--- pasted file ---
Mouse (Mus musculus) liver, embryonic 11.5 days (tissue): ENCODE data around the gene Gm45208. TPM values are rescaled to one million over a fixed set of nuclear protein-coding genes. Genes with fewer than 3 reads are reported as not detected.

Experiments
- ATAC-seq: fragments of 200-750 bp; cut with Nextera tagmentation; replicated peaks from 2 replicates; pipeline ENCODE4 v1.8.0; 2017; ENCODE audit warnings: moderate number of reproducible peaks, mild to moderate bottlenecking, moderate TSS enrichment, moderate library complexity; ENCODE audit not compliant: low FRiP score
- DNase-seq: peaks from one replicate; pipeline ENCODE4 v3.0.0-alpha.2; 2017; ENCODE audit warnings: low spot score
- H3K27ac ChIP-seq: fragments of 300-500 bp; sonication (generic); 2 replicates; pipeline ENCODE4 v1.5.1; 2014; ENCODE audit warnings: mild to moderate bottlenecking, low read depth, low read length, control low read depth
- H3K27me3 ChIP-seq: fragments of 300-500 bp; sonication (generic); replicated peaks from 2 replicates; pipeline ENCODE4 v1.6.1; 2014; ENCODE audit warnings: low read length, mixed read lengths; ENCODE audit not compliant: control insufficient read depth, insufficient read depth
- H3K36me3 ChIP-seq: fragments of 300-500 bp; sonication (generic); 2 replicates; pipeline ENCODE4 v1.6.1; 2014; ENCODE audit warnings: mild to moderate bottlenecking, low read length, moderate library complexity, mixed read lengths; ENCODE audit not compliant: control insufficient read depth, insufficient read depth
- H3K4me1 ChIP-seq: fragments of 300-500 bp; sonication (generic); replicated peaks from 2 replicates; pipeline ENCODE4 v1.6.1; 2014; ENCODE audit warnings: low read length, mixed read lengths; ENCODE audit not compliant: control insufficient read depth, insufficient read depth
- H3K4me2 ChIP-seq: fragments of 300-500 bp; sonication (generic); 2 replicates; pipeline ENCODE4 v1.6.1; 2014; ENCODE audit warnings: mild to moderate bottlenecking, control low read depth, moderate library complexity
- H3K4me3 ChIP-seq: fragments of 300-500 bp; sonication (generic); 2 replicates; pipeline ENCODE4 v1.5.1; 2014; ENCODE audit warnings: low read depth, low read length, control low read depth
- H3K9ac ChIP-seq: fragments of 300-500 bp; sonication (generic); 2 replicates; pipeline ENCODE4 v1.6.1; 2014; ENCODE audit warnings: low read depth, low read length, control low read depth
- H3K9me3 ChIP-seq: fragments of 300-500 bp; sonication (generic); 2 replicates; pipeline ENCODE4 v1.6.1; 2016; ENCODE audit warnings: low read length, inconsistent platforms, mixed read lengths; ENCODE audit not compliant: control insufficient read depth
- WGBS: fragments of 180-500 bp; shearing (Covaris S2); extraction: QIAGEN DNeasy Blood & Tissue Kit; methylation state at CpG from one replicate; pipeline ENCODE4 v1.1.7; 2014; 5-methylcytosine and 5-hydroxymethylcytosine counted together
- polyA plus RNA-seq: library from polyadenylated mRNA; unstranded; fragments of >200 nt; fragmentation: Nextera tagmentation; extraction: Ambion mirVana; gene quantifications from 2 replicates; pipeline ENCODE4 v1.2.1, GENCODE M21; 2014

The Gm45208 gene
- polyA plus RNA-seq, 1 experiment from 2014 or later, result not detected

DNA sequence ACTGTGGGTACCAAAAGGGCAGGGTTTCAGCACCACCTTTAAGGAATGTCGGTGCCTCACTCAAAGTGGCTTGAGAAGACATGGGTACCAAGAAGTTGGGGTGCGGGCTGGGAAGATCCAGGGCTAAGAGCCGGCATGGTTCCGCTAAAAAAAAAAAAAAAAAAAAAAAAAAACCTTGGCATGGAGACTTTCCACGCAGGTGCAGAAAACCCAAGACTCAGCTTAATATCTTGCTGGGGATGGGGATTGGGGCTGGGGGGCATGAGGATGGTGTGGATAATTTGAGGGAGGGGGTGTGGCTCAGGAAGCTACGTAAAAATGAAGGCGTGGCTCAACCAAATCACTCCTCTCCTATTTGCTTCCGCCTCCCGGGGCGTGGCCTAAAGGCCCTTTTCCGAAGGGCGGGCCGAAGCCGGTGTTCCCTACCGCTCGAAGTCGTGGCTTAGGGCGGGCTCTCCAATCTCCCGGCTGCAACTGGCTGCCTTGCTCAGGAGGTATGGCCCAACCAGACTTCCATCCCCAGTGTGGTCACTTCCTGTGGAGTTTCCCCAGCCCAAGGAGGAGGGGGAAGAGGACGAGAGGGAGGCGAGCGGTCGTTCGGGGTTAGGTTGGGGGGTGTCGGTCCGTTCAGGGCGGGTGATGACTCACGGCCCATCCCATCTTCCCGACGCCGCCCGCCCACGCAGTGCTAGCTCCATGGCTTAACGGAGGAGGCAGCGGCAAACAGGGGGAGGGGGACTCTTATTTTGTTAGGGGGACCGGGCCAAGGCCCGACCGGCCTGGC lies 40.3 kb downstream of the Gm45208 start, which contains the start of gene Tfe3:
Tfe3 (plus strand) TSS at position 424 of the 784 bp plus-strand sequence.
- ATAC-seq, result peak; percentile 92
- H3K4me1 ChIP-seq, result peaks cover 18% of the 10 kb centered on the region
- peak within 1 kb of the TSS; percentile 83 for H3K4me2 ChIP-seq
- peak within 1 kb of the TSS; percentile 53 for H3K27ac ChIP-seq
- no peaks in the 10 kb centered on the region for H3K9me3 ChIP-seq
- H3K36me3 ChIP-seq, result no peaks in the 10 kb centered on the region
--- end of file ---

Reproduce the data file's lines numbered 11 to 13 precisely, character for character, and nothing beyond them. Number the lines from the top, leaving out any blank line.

- H3K9ac ChIP-seq: fragments of 300-500 bp; sonication (generic); 2 replicates; pipeline ENCODE4 v1.6.1; 2014; ENCODE audit warnings: low read depth, low read length, control low read depth
- H3K9me3 ChIP-seq: fragments of 300-500 bp; sonication (generic); 2 replicates; pipeline ENCODE4 v1.6.1; 2016; ENCODE audit warnings: low read length, inconsistent platforms, mixed read lengths; ENCODE audit not compliant: control insufficient read depth
- WGBS: fragments of 180-500 bp; shearing (Covaris S2); extraction: QIAGEN DNeasy Blood & Tissue Kit; methylation state at CpG from one replicate; pipeline ENCODE4 v1.1.7; 2014; 5-methylcytosine and 5-hydroxymethylcytosine counted together